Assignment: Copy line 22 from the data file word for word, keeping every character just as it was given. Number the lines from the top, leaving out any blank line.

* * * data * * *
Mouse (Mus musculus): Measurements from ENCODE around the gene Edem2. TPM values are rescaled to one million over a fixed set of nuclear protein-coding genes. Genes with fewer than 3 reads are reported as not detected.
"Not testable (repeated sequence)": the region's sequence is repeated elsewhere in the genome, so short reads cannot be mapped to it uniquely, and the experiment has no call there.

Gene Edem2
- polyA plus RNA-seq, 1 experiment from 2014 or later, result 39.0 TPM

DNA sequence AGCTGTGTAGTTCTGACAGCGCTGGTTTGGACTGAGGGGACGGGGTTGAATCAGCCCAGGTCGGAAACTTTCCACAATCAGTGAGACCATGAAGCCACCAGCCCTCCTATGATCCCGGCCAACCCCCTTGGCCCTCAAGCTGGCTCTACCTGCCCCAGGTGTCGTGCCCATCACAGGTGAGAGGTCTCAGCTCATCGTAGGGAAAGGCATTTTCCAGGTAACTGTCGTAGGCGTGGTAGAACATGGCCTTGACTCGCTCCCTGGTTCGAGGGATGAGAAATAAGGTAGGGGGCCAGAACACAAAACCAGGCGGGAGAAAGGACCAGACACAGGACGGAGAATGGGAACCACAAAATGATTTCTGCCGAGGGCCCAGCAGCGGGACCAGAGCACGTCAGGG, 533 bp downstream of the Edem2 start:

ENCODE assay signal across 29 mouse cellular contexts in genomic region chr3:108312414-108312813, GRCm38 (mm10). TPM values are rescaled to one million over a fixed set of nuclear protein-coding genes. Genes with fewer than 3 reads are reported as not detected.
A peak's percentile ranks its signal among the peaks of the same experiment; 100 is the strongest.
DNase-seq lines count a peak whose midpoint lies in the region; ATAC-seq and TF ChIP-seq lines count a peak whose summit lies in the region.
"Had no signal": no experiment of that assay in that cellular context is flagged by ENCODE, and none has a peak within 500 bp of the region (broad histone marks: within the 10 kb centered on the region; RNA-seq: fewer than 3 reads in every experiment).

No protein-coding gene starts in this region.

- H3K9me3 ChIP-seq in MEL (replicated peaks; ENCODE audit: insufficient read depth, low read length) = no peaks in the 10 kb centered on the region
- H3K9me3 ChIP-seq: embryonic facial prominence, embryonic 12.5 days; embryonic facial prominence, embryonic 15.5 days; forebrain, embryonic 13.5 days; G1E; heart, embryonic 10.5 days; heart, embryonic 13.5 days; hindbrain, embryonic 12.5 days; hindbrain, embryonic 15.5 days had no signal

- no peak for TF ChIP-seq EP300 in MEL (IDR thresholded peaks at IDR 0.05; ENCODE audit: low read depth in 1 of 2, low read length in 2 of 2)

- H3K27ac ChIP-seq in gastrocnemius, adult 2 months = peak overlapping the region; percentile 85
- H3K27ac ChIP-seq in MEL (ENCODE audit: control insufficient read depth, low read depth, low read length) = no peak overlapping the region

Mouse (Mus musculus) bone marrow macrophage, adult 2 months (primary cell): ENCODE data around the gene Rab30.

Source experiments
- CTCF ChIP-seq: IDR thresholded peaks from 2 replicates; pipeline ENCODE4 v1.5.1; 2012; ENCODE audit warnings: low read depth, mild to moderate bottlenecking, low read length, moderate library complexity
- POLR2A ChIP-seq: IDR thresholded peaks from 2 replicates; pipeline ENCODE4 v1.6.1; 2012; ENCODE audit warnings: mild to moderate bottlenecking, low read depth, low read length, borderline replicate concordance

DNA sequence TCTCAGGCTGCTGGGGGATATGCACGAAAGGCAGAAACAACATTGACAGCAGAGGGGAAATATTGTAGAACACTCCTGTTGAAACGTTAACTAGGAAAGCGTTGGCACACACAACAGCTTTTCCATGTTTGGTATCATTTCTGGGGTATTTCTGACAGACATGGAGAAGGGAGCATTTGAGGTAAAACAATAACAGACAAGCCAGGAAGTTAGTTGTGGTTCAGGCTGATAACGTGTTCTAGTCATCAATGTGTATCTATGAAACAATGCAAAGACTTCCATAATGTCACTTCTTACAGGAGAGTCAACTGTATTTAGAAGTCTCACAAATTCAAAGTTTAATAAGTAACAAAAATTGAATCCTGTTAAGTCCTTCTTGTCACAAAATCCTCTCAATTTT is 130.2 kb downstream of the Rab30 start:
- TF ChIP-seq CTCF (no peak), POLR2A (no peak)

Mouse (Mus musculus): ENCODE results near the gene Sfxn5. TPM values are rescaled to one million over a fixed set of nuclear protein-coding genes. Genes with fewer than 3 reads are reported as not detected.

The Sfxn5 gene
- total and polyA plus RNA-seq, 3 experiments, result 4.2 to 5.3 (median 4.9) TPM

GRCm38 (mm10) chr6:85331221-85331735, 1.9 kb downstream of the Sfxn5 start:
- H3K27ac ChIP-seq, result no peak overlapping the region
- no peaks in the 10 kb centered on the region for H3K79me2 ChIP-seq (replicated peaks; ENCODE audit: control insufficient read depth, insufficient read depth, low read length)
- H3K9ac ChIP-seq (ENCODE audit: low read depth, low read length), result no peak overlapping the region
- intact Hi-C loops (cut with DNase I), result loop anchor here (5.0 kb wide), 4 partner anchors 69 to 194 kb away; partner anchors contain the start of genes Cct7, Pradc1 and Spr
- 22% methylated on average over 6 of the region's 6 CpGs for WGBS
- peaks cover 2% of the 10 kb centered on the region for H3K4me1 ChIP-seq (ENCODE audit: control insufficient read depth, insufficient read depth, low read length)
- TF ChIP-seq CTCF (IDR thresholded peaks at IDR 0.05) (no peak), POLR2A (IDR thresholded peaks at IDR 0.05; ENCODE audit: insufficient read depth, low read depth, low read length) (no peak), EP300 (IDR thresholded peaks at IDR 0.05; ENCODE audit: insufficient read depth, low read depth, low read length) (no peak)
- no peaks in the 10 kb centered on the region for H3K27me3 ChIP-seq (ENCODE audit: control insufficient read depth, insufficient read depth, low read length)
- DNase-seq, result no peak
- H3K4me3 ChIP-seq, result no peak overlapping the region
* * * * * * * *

Mouse (Mus musculus): ENCODE results near the gene Sfxn5. TPM values are rescaled to one million over a fixed set of nuclear protein-coding genes. Genes with fewer than 3 reads are reported as not detected.